A too self-indulgent memoir in which the writer shows how the birth of a daughter changed her life and her relationship with her own long-dead mother.
June, a staff writer for New York magazine who frequently writes on issues related to parenting, tells the story of her own experiences as a parent, beginning with the decision at age 35, to have a baby. She shares with the reader details of the pregnancy, the Caesarian delivery, the emotional roller coaster of early parenthood, the loneliness of the new mother. She is clearly fascinated by her own life as a mother and with her developing daughter, Zelda, and she is an especially aware mother. What makes this account different from “let-me-tell-you-what-an-amazing child-I have” baby books is the revelations about June’s mother, an alcoholic, whose alcoholism early on became the defining factor of June’s life. Her mother’s disease became the author’s secret and introduced her to a life of secrets and lies. Her look back at her growing-up years with an alcoholic mother, which makes up a significant portion of the book, is straightforward and has the ring of accuracy. Becoming a mother changed June’s life in more ways than first-time motherhood inevitably does. It opened her up to a social world she had not known, and it allowed her to form family connections she had not had before. New mothers, especially stay-at-home ones, may be enthralled by this story and find that a private life made public is just the thing to brighten and lighten their own suddenly restricted lives. Less engaged readers may see this memoir as a trip not worth taking.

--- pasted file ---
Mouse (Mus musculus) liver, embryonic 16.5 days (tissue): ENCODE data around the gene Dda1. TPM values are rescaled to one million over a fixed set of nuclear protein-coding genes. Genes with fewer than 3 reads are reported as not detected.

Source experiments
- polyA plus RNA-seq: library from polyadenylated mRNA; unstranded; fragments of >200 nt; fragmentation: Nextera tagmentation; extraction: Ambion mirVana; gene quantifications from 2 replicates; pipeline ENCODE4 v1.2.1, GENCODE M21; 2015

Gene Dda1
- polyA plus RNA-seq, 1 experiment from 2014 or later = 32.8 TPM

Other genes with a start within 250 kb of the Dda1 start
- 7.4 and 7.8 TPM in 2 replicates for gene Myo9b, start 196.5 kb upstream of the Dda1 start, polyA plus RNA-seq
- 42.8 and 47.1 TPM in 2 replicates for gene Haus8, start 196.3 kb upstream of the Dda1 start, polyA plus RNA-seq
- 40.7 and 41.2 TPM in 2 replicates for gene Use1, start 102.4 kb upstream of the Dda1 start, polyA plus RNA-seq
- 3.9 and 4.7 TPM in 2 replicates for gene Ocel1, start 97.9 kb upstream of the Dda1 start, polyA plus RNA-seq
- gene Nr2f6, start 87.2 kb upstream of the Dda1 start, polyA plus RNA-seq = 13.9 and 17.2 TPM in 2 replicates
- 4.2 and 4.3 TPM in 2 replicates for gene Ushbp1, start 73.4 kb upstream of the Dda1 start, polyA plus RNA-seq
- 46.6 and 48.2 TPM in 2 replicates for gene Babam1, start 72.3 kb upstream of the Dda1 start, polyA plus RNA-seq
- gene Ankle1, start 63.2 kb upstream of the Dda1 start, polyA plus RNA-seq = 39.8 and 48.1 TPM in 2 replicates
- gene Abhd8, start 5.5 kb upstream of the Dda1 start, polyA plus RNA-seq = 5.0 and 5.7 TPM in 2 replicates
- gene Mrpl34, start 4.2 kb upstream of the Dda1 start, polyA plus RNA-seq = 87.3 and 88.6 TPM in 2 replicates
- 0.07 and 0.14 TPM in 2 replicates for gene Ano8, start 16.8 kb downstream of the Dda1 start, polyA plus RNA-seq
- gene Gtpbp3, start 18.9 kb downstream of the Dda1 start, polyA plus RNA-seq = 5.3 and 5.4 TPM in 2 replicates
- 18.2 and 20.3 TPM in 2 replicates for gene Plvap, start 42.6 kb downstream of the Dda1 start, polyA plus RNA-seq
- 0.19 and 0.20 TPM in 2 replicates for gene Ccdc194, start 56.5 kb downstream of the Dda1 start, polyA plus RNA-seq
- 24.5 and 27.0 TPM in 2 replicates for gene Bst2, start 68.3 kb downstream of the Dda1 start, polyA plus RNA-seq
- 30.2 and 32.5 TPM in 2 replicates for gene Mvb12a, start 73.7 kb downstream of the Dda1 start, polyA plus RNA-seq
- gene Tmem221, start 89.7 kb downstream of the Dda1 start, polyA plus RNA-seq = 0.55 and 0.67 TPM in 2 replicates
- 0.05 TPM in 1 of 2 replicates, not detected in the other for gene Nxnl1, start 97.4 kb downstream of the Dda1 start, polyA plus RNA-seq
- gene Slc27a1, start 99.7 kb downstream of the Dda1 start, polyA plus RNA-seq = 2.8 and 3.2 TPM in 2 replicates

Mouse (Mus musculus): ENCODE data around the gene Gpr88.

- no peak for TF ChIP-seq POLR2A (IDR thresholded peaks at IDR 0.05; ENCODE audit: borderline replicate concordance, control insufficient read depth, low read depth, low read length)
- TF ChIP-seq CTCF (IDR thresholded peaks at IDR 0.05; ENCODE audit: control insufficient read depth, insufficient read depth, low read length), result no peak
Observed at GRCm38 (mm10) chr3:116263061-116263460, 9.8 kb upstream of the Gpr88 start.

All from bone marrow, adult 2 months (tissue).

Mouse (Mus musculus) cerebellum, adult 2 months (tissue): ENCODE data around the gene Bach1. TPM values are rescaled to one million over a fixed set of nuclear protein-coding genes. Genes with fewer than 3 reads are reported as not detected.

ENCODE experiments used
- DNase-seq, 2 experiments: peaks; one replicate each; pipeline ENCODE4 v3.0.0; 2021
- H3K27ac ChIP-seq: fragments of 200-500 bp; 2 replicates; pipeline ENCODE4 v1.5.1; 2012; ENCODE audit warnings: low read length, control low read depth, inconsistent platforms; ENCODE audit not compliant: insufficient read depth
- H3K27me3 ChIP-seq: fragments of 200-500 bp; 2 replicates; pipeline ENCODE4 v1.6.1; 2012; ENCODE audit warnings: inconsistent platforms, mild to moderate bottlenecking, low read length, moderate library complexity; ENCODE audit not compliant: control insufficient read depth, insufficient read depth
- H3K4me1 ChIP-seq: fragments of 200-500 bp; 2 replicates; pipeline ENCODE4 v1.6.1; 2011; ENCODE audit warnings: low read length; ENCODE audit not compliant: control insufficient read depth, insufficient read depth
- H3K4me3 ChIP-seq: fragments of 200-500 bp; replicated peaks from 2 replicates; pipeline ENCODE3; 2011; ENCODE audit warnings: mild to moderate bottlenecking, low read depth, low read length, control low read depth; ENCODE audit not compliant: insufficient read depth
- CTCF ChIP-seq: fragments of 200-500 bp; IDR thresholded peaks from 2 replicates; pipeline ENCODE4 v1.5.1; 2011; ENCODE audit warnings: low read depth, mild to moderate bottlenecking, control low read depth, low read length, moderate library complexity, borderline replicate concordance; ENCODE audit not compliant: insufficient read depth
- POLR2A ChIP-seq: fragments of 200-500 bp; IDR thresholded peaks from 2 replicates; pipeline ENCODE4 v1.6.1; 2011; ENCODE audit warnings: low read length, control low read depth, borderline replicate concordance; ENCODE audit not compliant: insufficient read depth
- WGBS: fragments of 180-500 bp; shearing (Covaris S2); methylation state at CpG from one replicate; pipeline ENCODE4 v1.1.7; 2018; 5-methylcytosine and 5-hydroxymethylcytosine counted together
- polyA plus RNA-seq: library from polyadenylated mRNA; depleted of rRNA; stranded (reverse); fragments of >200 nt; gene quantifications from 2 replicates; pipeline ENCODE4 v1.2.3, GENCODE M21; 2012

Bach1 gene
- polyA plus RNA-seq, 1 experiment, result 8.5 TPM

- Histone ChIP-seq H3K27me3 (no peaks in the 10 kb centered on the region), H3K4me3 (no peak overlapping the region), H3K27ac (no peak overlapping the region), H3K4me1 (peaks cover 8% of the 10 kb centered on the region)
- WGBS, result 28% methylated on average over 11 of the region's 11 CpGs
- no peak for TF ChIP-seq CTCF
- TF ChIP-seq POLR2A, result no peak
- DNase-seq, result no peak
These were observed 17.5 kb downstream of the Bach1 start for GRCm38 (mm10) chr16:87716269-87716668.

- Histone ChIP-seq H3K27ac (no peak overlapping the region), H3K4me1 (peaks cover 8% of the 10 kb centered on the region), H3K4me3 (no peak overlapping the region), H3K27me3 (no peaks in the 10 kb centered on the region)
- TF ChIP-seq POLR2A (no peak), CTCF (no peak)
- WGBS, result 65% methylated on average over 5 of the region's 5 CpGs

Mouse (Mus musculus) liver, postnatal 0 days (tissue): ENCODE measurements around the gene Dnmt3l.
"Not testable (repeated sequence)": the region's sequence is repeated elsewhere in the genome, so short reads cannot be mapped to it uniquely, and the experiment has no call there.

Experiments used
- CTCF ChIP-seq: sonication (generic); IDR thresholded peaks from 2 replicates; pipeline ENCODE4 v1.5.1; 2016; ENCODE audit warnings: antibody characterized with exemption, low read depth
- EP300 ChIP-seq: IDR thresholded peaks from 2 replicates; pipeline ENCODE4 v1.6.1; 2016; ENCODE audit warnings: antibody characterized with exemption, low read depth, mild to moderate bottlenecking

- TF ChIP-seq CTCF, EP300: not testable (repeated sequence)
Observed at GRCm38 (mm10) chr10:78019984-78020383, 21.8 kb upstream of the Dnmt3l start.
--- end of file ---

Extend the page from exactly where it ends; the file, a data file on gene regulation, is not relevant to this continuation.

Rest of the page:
If nonfiction can be considered chick lit, this one deserves the label.